Kukla's Korner Hockey
from the Calgary Sun,
There was no tongue-lashing, no screaming, no sticks thrown into the stands before storming off.
Keenan simply told the Flames to return to their digs. The session was over and done before the clock struck 11:30 a.m.
“I feel when we’re here, it’s a privilege to be at the arena. It’s a privilege to play in the NHL. It’s a privilege to coach in the NHL,” Keenan said. “When you’re asked to work for 30 minutes, I want you to work. If you’re not going to work, it’s not really productive to do anything but get off the ice.
“They’re off for the day and they’ll be back tomorrow.”
Players were ordered not to discuss what took place or what was said in the room, which you can bet wasn’t peaches and cream, although one player said it “wasn’t Mike Keenan of 1989”.
from the Buffalo News,
The ninth-place Sabres are three points out of the final Eastern Conference playoff position with less than a month remaining. The standings are tight from sixth through 11th, and the Sabres’ conclusion might be the most unenviable of all.
The Sabres’ remaining opponents entered Thursday’s games with a record of 270-208-61, which means they picked up points in 61.4 percent of their games — the highest for the six teams fighting for three playoff spots. Boston’s opponents were next at 61.1, followed by the New York Islanders (60.8), New York Rangers (59.9), Philadelphia (59.7) and Washington (59.1).
via Lord Stanley’s Blog at the News & Observer,
Eric Staal has apparently escaped a serious injury after he was hit head-first into the boards from behind by Aaron Voros.
With 14:01 to play in the game Voros ran Staal into the boards in front of the Minnesota bench from behind.
After lying on the ice in front of the Minnesota bench, Staal skated gingerly to the Carolina bench as a five-on-five brawl broke out on the ice. As the referees sorted out the mess, Staal could clearly be seen saying “I’m fine” to his teammates.
Voros, though, may be in trouble. He received a major penalty for boarding and likely faces a suspension from the NHL.
video added 3/7/08...
from Jeff Gordon of the St. Louis Post-Dispatch,
In a civilized society, no NHL team should be forced onto the road in March for a nine-game, 20-day, zig-zagging excursion covering 8,178 miles….
It all started with a 4-1 loss in Detroit on Wednesday night. After finally winning a game at home, the Blues had to travel overnight to Motown through wintry weather, check into their hotel in the wee morning hours and then play later that day.
Not surprisingly, the Blues lost their legs against the free-wheeling Wings.
From Detroit, the team headed across the continent to Vancouver
from Craig Custance of the Atlanta Journal-Constitution,
Now, their season is all but over after Wednesday’s loss to Carolina ended any realistic hopes of making the playoffs. Mathematically, they’re still alive, but that’s about it.
So why the collapse? If only it were one thing.
1. Accountability: It’s a word that is starting to creep more and more into the discussions around the team — as in there isn’t enough accountability. Bob Hartley was held accountable for his 0-6 start when he was fired. Now, the Thrashers haven’t won in eight games at the most crucial point in the season, and nobody’s job currently seems threatened.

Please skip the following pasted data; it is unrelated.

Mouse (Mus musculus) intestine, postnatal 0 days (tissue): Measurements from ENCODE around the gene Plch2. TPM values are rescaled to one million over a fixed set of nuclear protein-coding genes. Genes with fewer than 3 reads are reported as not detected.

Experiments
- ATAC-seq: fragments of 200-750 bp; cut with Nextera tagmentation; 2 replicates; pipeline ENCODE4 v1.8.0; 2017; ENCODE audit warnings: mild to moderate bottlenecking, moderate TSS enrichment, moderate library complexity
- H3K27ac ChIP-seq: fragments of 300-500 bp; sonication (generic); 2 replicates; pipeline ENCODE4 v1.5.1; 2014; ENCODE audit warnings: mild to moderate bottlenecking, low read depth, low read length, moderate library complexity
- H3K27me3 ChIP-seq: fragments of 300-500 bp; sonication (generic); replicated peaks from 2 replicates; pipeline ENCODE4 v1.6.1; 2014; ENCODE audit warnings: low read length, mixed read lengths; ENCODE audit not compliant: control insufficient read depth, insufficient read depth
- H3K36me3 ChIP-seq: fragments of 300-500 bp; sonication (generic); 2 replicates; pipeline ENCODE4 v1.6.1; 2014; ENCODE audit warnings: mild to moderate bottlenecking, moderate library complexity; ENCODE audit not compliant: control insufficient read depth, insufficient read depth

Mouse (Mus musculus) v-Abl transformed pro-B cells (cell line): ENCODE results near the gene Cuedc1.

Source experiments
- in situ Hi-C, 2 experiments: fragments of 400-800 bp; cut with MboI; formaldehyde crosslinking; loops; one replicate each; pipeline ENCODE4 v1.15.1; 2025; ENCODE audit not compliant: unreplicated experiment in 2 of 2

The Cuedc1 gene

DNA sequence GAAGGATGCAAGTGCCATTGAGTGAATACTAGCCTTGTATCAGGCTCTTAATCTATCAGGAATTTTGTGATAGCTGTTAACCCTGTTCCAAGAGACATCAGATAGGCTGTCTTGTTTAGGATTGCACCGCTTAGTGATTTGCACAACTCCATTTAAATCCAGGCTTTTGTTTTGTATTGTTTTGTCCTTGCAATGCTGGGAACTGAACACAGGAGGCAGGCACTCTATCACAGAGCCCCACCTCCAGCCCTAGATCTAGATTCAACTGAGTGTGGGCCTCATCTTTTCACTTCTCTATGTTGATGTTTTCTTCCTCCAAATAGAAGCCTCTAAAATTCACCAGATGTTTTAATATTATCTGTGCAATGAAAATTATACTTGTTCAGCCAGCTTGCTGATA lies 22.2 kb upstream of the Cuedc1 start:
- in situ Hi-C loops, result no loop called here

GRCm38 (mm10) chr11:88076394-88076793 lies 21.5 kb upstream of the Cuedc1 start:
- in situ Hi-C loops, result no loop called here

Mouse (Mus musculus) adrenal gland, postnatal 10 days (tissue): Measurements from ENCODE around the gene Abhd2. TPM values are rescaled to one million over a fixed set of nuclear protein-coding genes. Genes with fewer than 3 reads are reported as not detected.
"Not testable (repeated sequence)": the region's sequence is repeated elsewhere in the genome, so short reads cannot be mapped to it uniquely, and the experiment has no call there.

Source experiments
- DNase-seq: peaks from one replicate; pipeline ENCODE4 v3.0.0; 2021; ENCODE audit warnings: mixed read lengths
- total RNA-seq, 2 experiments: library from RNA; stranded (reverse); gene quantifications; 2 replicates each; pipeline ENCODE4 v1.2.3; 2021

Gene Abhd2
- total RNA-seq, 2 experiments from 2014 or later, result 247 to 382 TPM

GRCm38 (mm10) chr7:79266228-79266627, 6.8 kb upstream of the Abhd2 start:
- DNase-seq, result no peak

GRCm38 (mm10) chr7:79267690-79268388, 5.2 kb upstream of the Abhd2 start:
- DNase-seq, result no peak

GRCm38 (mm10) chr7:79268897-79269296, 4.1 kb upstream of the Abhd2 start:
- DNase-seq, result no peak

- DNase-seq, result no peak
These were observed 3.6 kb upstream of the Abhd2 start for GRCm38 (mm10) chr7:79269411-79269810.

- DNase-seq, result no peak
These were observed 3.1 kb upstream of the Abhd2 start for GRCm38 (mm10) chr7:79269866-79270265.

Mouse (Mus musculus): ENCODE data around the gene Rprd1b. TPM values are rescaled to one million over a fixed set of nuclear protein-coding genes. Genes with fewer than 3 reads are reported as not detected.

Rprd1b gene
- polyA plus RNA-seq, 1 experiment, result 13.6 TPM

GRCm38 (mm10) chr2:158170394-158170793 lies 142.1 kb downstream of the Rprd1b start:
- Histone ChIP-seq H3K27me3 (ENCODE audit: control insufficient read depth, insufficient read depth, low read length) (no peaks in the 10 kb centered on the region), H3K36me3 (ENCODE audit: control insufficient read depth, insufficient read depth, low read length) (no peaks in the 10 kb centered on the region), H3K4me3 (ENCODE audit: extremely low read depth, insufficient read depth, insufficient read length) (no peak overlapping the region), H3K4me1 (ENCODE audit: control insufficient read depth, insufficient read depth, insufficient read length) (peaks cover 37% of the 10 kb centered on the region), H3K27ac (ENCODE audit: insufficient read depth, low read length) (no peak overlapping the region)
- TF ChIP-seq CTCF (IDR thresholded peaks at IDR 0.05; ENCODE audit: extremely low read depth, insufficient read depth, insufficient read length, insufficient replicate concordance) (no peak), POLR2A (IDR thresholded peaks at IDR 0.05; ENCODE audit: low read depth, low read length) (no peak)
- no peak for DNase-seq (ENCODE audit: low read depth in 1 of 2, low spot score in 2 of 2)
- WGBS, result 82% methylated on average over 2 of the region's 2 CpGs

According to Chris Chelios, who was just on WDFN, Darren McCarty is back in Detroit and said he would not be surprised to see Darren with the team tomorrow.
A2Y will probably have more on this later this evening.
from Pierre LeBrun of the CP via the Globe and Mail,
“Tomorrow night is going to be phenomenal,” Hawks GM Dale Tallon told The Canadian Press on Thursday. “The fans are excited again and they should be — these kids play an entertaining game. It’s fun to watch them.”
Some 22,000 fans are expected to cram into the cavernous United Center as the young-and-gun Hawks take on the mighty San Jose Sharks — winners of seven straight.
“Tomorrow night we’re sold out and supposedly we’re going to have the biggest crowd in a long time,” said Hawks head coach Denis Savard. “It’s a great feeling. The credit goes to the players, they’re the ones who changed this around here.”
From Columbus Alive:
On our City Limits blog at ColumbusAlive.com, we’ve been writing a lot about Columbus’ quest for some sort of marketable identity. So we couldn’t resist this telling tidbit, reported by Tom Reed in Saturday’s Dispatch:
Ken Hitchcock’s most humbling moment as Blue Jackets coach came in this radiant city on the Pacific Coast [Vancouver, British Columbia].
Hitchcock was trying to clear Canadian customs last summer when the agent asked him his occupation. He told the man he coached the NHL franchise in Columbus.
The agent grew suspicious and countered by saying, “There’s no NHL team in Columbus.”
via Blue Notes at Newsday,
Brendan Shanahan agreed that the reason for the parity in the East was the point available in regulation ties, overtime and shootout losses. “The negative is that teams may play for the point in the last four or five minutes of regulation,” he said. “Teams in most markets—-the Floridas, Toronto—-are still in it. And fans enjoy the four-on-four overtime. Overall, the positives supercede the negatives—-for now.”
From at the NY Post,
In three of the last four NHL postseasons, a sixth seed (Flames, 2004), a seventh seed (Ducks, 2003), and an eighth seed (Oilers, 2006) became conference champions, so Jagr gets it: It’s all about getting in, the more barely the better.
“That means you’ve been playing playoff games already, good preparation,” he said, then smiled. “But you have to make it.”
That’s why the Rangers New York Rangers pay Jagr the big bucks, for impeccable analysis like that.
About Kukla's Korner Hockey
Paul Kukla founded Kukla’s Korner in 2005 and the site has since become the must-read site on the ‘net for all the latest happenings around the NHL.
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